Happy Not to Get an A from Rhee
Why anyone would care how Michele Rhee and StudentsFirst rate their states is beyond me, but the political organization managed to get itself in the news again.
The so-called “report card” makes me wonder if these folks ever speak to individuals who are actually tasked with educating our kids on a daily basis. The “report card” underscores how out of touch some educational “reformers” are.
“The most powerful way to improve student achievement from outside the classroom is to shape policy and implement laws at the state level,” says Rhee.
So let’s look at how successful “outside the classroom” legislation
has been so far in improving education for kids on a daily basis. All those new and complicated evaluation
systems, additional weeks of testing,
increased costs to states, union bashing, growth of charters, and yes, Common Core -- have we seen any
evidence that student achievement has improved? Oh wait -- Rhee’s “report card” on state education doesn’t include student achievement. It’s all about how well states hew to the StudentsFirst political agenda.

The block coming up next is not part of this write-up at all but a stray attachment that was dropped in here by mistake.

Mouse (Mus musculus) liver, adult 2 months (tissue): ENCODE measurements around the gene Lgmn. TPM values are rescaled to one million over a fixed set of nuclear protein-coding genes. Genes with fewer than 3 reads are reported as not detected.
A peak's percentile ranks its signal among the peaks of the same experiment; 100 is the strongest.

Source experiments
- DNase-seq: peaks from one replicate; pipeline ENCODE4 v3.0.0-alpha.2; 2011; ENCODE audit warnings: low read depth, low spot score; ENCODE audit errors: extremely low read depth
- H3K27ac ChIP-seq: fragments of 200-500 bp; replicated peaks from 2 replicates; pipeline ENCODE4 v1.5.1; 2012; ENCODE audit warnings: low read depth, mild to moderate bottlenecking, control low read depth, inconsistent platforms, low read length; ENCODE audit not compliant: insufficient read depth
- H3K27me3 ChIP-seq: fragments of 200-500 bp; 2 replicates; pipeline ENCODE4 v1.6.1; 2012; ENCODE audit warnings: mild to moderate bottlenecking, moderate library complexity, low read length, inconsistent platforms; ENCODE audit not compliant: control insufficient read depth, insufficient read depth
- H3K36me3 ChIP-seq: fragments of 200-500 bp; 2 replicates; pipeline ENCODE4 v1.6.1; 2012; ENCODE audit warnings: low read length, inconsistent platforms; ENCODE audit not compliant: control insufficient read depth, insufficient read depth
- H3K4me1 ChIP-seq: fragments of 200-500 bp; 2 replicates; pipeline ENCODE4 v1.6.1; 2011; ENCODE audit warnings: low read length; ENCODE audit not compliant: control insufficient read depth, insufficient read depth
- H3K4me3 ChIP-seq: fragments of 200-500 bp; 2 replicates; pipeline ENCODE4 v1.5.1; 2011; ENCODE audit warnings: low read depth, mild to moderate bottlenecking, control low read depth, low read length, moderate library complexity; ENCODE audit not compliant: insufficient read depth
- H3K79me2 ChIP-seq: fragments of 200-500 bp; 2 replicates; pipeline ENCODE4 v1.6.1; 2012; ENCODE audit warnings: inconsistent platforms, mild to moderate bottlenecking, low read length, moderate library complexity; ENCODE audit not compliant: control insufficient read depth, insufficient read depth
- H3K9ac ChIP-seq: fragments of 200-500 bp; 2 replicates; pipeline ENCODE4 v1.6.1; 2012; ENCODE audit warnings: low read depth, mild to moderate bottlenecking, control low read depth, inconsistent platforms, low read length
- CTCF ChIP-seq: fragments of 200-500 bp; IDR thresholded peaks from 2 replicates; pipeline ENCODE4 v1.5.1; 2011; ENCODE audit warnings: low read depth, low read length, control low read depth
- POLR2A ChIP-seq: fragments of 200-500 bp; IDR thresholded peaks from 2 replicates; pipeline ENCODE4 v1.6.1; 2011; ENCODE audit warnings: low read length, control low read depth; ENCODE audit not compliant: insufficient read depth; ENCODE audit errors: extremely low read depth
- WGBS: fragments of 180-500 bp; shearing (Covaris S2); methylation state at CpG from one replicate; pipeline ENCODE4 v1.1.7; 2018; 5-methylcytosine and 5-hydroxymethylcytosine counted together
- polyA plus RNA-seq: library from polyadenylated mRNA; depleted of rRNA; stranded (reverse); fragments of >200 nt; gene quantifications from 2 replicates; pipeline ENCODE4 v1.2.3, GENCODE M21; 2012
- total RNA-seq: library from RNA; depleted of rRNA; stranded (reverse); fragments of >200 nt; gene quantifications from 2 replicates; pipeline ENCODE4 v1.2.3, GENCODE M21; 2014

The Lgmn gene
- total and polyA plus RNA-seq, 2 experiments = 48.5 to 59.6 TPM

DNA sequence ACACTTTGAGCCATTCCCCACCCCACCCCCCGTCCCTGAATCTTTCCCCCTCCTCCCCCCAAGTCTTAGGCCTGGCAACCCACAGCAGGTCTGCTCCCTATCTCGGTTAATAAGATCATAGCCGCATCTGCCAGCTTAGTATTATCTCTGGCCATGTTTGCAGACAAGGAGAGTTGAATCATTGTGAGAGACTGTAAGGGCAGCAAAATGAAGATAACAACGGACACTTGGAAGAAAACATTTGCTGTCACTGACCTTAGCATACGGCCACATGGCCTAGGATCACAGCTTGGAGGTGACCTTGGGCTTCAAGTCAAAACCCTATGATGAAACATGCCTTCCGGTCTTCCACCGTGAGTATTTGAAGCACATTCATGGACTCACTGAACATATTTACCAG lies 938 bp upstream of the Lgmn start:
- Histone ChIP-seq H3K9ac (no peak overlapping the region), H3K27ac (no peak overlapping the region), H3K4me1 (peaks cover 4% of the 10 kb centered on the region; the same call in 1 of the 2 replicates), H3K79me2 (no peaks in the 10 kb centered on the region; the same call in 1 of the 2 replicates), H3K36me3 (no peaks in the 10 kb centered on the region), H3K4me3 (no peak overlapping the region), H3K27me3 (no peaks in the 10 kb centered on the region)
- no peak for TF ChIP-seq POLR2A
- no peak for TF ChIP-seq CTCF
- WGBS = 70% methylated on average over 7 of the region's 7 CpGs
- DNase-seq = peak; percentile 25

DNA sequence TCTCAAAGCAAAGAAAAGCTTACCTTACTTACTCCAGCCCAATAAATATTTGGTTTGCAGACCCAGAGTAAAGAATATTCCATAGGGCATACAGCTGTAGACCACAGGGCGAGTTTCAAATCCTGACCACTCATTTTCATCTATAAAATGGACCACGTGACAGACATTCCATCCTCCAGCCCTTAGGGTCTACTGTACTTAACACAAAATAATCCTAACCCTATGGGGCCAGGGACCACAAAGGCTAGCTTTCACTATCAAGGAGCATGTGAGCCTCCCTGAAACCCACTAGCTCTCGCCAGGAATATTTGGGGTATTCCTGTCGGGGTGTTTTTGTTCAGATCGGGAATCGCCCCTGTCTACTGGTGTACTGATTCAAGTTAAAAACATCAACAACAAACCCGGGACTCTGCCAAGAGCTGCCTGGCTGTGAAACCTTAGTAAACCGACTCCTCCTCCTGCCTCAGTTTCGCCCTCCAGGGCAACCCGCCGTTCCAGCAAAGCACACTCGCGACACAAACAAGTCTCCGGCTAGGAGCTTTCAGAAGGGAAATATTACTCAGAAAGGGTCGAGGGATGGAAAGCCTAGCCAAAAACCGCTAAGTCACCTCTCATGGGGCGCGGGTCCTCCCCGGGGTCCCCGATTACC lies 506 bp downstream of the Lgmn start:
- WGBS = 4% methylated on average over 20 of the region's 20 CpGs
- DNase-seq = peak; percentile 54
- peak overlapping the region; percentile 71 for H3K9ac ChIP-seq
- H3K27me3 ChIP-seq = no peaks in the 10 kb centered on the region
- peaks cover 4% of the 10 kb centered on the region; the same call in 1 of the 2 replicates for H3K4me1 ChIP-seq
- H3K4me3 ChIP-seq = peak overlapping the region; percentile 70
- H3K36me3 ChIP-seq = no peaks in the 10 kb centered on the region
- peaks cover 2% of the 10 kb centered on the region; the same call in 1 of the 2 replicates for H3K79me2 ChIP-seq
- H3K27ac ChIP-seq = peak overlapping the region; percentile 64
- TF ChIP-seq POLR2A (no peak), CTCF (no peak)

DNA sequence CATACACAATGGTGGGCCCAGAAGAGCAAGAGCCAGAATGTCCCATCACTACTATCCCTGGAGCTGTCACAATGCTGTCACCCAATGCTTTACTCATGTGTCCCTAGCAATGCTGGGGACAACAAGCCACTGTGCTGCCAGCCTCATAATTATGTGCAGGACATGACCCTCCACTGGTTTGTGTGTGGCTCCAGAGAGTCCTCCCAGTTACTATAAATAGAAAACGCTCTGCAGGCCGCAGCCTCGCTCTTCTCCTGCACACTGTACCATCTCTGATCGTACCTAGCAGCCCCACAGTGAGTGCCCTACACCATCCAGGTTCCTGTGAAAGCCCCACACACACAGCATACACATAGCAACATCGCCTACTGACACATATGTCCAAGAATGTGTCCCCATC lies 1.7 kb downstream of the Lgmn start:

Given the rubric, it’s even more surprising that anyone
would care about the report card results, but the good news is that most states
received dismal grades, and 11 of them, including New York, actually failed,
which makes me kind of proud. Louisiana
and Florida, class brownies, received the highest grade, B-.
California received an F too, and Richard Zeiger, the state’s chief deputy superintendent called the rating a “badge of honor,” adding that StudentsFirst “makes its living by asserting that schools are failing.”
“I’m rubber, you’re glue, everything you say sticks back on you, “ said Rhee in response. OK, what she actually said was more like, “Does he consider it a badge of honor that California’s education policies rank 41st in the nation?” Says who? I wonder, but Zeiger showed more maturity by not responding.
Rhee’s political views about education are just that – her political views, and we have no proof that they result in good things for kids or their schools. I suspect that the “report card” is a way to allay Rhee’s fears that she and her organization will become irrelevant with the passage of time. I hope so anyway.